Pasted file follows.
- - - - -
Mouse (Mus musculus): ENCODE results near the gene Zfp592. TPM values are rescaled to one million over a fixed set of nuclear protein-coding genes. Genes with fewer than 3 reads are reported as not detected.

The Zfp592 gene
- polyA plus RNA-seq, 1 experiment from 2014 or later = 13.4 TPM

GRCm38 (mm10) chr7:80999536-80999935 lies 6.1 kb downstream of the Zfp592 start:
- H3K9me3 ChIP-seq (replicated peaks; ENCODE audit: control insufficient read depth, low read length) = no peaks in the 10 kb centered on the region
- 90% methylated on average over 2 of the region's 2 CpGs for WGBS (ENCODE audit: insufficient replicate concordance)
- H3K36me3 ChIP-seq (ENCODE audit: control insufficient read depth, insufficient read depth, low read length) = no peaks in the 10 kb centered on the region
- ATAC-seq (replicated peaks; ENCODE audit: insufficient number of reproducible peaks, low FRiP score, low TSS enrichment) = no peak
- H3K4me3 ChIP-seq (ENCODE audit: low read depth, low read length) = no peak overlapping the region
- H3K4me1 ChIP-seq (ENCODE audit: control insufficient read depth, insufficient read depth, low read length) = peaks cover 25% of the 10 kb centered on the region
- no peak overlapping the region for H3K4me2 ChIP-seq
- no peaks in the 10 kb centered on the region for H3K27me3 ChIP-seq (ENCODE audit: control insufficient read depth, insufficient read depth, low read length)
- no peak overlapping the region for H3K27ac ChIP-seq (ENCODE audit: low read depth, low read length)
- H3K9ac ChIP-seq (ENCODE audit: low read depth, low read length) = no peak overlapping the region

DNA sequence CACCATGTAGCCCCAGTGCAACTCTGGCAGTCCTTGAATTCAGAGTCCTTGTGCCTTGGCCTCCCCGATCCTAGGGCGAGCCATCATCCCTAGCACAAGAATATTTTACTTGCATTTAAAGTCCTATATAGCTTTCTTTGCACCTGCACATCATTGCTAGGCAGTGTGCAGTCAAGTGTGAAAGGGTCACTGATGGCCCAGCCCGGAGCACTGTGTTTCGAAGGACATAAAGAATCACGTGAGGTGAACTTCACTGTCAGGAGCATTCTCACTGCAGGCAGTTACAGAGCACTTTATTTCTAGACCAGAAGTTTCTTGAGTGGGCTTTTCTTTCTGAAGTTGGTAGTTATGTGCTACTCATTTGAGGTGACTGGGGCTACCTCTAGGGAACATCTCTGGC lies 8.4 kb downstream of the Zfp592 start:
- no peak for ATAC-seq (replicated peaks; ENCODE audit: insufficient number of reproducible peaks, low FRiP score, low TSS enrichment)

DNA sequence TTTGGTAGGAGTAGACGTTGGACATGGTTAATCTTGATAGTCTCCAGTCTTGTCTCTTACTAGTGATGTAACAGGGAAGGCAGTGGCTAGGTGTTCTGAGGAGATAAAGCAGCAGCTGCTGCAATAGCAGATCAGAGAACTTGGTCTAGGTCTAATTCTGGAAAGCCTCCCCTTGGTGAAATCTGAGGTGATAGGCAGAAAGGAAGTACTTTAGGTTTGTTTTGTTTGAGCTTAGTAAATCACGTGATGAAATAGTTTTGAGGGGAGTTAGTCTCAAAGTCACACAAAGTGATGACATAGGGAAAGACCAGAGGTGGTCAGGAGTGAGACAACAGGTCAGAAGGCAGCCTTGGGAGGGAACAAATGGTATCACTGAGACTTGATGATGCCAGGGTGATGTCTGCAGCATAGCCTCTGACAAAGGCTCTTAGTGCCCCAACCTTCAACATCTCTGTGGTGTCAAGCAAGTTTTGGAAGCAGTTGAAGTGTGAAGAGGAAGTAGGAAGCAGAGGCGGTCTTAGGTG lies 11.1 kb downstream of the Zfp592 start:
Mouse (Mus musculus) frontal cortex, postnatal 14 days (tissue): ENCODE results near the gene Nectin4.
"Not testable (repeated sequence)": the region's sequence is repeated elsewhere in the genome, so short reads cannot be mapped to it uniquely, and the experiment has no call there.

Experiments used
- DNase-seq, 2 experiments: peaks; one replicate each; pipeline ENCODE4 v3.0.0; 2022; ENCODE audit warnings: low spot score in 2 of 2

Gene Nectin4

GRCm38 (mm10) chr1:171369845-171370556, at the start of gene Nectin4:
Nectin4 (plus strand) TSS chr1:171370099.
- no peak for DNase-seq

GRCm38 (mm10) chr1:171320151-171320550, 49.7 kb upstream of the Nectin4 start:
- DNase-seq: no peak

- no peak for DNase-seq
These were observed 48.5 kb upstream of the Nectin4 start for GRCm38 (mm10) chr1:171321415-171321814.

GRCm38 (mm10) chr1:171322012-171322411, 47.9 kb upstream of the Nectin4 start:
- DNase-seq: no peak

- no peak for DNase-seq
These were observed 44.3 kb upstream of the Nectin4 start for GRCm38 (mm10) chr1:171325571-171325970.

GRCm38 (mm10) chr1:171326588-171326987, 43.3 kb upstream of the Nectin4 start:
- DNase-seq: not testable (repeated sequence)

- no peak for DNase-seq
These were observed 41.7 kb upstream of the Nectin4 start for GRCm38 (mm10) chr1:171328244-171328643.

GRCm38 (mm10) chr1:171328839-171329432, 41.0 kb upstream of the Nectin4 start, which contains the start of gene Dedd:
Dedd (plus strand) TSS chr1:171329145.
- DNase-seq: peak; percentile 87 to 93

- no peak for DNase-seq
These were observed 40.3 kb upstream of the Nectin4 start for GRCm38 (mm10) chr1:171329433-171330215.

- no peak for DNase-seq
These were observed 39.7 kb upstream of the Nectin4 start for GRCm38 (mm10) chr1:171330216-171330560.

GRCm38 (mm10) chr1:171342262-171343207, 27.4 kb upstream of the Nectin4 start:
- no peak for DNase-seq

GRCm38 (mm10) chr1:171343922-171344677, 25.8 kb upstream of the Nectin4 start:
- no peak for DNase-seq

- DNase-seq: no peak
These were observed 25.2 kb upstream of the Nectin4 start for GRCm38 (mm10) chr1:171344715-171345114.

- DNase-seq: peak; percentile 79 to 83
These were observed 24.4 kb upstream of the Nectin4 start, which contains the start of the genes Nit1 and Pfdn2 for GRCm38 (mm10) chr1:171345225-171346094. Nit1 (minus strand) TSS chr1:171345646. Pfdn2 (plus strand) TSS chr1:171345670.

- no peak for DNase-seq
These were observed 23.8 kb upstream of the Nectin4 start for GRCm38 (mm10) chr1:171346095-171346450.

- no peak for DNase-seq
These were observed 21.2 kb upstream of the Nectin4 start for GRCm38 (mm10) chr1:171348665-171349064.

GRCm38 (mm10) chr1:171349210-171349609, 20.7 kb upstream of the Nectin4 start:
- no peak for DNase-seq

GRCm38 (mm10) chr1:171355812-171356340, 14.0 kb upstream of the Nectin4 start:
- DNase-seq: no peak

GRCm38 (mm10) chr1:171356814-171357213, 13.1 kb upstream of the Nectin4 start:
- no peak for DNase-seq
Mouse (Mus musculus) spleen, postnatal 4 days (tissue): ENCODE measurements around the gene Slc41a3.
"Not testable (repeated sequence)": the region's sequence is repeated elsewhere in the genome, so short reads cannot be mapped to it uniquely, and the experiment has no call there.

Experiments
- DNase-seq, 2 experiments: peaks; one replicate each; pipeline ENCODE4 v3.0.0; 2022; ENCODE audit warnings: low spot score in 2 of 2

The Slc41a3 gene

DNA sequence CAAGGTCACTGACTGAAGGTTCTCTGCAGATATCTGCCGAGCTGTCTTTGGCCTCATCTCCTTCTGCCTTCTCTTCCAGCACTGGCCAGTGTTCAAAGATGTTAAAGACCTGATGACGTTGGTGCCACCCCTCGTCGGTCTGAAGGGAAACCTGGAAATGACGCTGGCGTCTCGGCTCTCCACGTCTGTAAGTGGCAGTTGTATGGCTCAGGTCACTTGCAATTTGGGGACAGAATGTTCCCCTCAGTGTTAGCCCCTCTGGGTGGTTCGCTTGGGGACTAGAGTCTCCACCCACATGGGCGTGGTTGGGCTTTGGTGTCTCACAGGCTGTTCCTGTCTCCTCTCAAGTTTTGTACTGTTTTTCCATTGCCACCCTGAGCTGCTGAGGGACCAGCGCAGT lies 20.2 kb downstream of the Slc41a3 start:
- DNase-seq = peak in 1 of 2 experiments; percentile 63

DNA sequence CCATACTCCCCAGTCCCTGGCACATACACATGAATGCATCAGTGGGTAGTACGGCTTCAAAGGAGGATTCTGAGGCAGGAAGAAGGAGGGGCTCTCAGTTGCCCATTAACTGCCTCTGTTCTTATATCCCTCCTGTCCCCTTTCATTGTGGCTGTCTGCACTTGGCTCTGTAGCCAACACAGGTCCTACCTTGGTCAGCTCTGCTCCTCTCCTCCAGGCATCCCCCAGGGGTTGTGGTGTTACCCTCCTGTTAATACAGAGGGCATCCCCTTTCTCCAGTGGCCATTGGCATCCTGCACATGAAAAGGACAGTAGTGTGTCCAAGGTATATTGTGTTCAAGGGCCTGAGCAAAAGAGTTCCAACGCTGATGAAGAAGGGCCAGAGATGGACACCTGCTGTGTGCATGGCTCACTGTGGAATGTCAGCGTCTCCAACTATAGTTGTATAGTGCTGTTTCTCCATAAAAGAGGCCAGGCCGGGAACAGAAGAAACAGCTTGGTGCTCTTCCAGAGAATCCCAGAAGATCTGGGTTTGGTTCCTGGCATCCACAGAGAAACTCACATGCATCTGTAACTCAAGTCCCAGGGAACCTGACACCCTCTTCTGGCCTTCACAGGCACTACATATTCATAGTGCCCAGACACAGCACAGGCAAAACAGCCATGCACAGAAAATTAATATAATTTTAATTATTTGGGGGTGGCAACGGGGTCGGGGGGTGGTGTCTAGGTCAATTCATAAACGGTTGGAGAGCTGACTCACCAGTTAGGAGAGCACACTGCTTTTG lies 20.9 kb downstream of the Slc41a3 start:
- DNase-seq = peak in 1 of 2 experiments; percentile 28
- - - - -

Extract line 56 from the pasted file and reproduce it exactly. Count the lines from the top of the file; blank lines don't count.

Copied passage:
These were observed 21.2 kb upstream of the Nectin4 start for GRCm38 (mm10) chr1:171348665-171349064.